Shenanigans: cop explains 'joke' behind sex video

Video allegedly shared by a NSW police officer of him having sex with a former girlfriend was actually taken from the internet and did not depict the pair, a court has been told.

Constable Alexander James Cox, 30, admitted showing pornographic videos of "doggy-style" sex to colleagues on two occasions, including to senior officers during a social getaway.

Cox said he claimed at the time the video was of himself for a joke and "just a bit of shenanigans", remembering the other officers laughing as he showed it to them.

"I just joked around and said it was myself," he told Sutherland Local Court.

"Everyone was just laughing, drinking. It was just a video from the internet."

Defence lawyer Paul McGirr (file image)
Defence lawyer Paul McGirr said the case against Cox was "extremely weak".

Several of the officers involved told the court they had taken Cox at his word that he was the one in the video and did not recall it being received as a joke.

Cox is facing one count of recording intimate images without consent and one count of distributing intimate images without consent, allegations he denies.

The charges do not relate to the video shown to senior officers but rather to footage allegedly depicting himself and a woman with whom he had a brief sexual relationship.

Cox is accused of showing that footage to two fellow police officers, Zachary Barrett and Sam Kirk.

Constable Barrett previously told the court Cox had shown them a short video during a workout session of a man and a woman having sex.

The woman was wearing a collar and lead, and Cox allegedly said it was him and his ex-girlfriend.

Cox's lawyer Paul McGirr said neither of the men could recall seeing the woman's "distinctive tattoos", which meant in all likelihood the video was not of her.

"This is an extremely weak case," he said.

"If it wasn’t so serious it would be laughable. The only thing it falls on is the stupidity of Mr Cox."

The woman, who cannot be identified for legal reasons, earlier told the court she owned a collar and lead, and might have brought them to Cox's Engadine unit on one or more occasions to use during sex.

Cox claimed the couple had never used the collar and lead during intercourse, and that the woman might have mistaken them for a set of "silk ties" he bought that were merchandise from the movie 50 Shades of Grey.

An additional charge of distributing intimate images without consent against Cox was dropped by prosecutors after a key witness said an image she had allegedly been shown by him did not in fact contain a sexual act.

The detective in charge of the investigation, Sergeant Jason Savic, admitted potential "oversights", including failing to examine the complainant's phone or asking her to produce the collar and lead.

He said there were about 10 explicit videos saved on Cox's phone when it was seized by police, but none matched those detailed in the criminal complaints.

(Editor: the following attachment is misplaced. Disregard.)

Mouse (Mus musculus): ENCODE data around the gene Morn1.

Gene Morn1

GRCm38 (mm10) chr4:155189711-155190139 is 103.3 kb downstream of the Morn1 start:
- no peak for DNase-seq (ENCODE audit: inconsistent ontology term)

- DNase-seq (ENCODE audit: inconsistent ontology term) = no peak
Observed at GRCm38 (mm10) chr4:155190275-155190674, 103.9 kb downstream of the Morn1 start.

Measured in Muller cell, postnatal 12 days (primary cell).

Magistrate Holly Kemp is due to deliver her decision on Thursday.

What is AAPNews?

For the first time, Australian Associated Press is delivering news straight to the consumer.

No ads. No spin. News straight-up.

Not only do you get to enjoy high-quality news delivered straight to your desktop or device, you do so in the knowledge you are supporting media diversity in Australia.

AAP Is Australia’s only independent newswire service, free from political and commercial influence, producing fact-based public interest journalism across a range of topics including politics, courts, sport, finance and entertainment.

What is AAPNews?
The Morning Wire

Wake up to AAPNews’ morning news bulletin delivered straight to your inbox or mobile device, bringing you up to speed with all that has happened overnight at home and abroad, as well as setting you up what the day has in store.

AAPNews Morning Wire
AAPNews Breaking News
Breaking News

Be the first to know when major breaking news happens.

Notifications will be sent to your device whenever a big story breaks, ensuring you are never in the dark when the talking points happen.

Focused Content

Enjoy the best of AAP’s specialised Topics in Focus. AAP has reporters dedicated to bringing you hard news and feature content across a range of specialised topics including Environment, Agriculture, Future Economies, Arts and Refugee Issues.

AAPNews Focussed Content
Subscription Plans

Choose the plan that best fits your needs. AAPNews offers two basic subscriptions, all billed monthly.

Once you sign up, you will have seven days to test out the service before being billed.

AAPNews Full Access Plan
Full Access
  • Enjoy all that AAPNews has to offer
  • Access to breaking news notifications and bulletins
  • Includes access to all AAPNews’ specialised topics
Join Now
AAPNews Student Access Plan
Student Access
  • Gain access via a verified student email account
  • Enjoy all the benefits of the ‘Full Access’ plan at a reduced rate
  • Subscription renews each month
Join Now
AAPNews Annual Access Plan
Annual Access
  • All the benefits of the 'Full Access' subscription at a discounted rate
  • Subscription automatically renews after 12 months
Join Now

AAPNews also offers enterprise deals for businesses so you can provide an AAPNews account for your team, organisation or customers. Click here to contact AAP to sign-up your business today.

Download the app
Download AAPNews on the App StoreDownload AAPNews on the Google Play Store